Compliance Alliance Q&A 9/15/2020

Q: Commercial Loan Scenario—Collateral is located in a SFHA, but is in a non-participating community. Because federal flood insurance would not be available, can the bank close the loan without flood insurance coverage?

A: If the property is in a non-participating community, then flood insurance is not required under the regulation. A private policy may still be required under the bank's internal policy for safety and soundness reasons, which is highly advisable to protect the bank’s collateral. 

For reference:
"Flood insurance, either issued through the NFIP or from a private insurance provider, is required for the term of the loan on buildings or mobile homes when an institution makes, increases, extends or renews a designated loan, meaning all three of the following factors are present: 
• The loan (commercial or consumer) is secured by improved real estate or a mobile home that is affixed to a permanent foundation (security property);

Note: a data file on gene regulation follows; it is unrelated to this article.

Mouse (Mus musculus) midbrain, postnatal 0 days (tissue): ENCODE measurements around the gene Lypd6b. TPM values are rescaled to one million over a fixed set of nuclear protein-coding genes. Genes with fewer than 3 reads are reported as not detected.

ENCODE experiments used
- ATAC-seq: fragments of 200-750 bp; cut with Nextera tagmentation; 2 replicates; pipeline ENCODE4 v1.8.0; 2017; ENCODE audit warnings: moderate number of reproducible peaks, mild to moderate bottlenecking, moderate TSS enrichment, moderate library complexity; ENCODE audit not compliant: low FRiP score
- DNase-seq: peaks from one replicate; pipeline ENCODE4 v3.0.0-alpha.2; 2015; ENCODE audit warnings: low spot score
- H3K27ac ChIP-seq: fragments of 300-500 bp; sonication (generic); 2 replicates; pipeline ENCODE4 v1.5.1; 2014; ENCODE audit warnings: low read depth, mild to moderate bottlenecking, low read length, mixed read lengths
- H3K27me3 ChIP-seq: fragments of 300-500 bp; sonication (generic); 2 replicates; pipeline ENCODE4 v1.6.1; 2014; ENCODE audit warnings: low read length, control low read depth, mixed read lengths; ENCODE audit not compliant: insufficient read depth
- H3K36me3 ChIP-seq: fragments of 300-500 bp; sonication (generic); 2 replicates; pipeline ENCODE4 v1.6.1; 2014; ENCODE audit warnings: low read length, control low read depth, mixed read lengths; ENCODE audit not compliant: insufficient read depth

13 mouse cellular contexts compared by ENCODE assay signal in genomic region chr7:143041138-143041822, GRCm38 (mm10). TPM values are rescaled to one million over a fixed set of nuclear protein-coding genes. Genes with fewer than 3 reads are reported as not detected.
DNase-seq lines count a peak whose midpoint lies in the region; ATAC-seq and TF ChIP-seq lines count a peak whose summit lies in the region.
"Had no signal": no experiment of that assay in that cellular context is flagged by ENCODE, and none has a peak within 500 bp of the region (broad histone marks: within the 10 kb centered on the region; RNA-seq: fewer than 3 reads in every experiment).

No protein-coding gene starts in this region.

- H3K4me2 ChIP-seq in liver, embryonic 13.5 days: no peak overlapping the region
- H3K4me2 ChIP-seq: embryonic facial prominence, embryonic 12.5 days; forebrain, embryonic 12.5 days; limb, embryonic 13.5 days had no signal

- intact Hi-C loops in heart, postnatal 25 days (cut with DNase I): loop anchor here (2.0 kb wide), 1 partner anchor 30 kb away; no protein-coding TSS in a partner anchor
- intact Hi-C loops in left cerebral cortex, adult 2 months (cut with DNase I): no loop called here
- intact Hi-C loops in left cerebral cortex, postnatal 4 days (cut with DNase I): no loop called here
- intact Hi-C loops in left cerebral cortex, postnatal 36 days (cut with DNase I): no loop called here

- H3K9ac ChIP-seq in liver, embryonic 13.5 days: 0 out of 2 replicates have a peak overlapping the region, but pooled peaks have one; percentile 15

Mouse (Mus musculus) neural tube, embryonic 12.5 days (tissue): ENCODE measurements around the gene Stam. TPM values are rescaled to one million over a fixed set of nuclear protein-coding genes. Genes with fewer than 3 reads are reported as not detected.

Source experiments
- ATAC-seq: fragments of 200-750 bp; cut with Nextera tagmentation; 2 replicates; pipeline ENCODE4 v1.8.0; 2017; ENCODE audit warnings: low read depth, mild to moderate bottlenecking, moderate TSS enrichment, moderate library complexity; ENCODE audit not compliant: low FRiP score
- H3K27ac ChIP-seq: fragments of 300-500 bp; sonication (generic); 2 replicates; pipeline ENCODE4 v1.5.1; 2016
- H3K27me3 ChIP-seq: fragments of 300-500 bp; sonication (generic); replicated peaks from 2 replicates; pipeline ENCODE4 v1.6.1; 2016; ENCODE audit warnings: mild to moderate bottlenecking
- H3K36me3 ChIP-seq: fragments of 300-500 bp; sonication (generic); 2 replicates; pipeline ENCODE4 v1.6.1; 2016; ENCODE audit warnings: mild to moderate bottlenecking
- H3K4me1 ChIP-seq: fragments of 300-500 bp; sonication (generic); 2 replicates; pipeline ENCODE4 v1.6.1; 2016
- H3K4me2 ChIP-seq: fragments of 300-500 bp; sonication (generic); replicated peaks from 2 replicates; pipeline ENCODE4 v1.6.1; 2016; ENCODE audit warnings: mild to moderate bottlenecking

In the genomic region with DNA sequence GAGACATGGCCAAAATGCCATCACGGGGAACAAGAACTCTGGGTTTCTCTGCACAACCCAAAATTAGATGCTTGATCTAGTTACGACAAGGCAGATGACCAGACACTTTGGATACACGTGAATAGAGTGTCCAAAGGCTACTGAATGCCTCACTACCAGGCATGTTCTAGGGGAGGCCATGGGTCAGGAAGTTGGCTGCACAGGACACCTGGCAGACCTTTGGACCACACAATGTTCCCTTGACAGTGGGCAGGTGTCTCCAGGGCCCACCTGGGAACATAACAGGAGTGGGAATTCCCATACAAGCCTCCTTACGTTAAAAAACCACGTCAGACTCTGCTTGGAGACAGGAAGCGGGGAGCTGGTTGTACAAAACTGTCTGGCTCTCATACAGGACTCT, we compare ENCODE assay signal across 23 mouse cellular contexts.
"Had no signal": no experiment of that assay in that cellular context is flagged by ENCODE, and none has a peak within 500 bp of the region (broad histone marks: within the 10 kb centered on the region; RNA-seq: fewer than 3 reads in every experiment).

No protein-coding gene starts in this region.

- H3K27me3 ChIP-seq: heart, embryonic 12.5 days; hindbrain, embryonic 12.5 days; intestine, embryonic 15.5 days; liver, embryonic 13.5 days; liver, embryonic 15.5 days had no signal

• The property securing the loan is located or will be located in an SFHA as identified by FEMA; and 
• The community in which the property is located participates in the NFIP.
. . .
Nonparticipating Communities 
Although a lender may make, increase, extend, or renew a loan in a nonparticipating community, a lender is still required to determine whether the security property is located in an SFHA and if so, to notify the borrower. The lender must also notify the borrower that flood insurance coverage under the NFIP is not available because the community does not participate in the NFIP. If the nonparticipating community has been identified for at least one year as containing an SFHA, properties located in the community will not be eligible for federal disaster relief assistance in the event of a federally declared disaster. 
Because of the lack of NFIP flood insurance coverage and limited federal disaster assistance available, a lender should carefully evaluate the risk involved in making such a loan. A lender making a loan in a nonparticipating community may want to require the purchase of private flood insurance, if available. Also, a lender with significant lending in nonparticipating communities should establish procedures to ensure that such loans do not constitute an unacceptably large portion of the financial institution’s loan portfolio."
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